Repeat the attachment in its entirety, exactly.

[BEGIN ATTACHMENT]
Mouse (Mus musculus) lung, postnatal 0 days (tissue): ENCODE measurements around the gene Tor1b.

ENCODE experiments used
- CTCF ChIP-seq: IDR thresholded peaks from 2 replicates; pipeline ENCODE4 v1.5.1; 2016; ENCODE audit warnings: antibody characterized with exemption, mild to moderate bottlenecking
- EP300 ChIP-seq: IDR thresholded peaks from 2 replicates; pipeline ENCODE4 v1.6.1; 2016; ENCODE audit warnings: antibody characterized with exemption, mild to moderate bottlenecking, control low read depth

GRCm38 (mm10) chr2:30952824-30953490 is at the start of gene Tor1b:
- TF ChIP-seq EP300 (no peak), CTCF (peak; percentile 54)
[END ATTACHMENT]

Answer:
Mouse (Mus musculus) lung, postnatal 0 days (tissue): ENCODE measurements around the gene Tor1b.

ENCODE experiments used
- CTCF ChIP-seq: IDR thresholded peaks from 2 replicates; pipeline ENCODE4 v1.5.1; 2016; ENCODE audit warnings: antibody characterized with exemption, mild to moderate bottlenecking
- EP300 ChIP-seq: IDR thresholded peaks from 2 replicates; pipeline ENCODE4 v1.6.1; 2016; ENCODE audit warnings: antibody characterized with exemption, mild to moderate bottlenecking, control low read depth

GRCm38 (mm10) chr2:30952824-30953490 is at the start of gene Tor1b:
- TF ChIP-seq EP300 (no peak), CTCF (peak; percentile 54)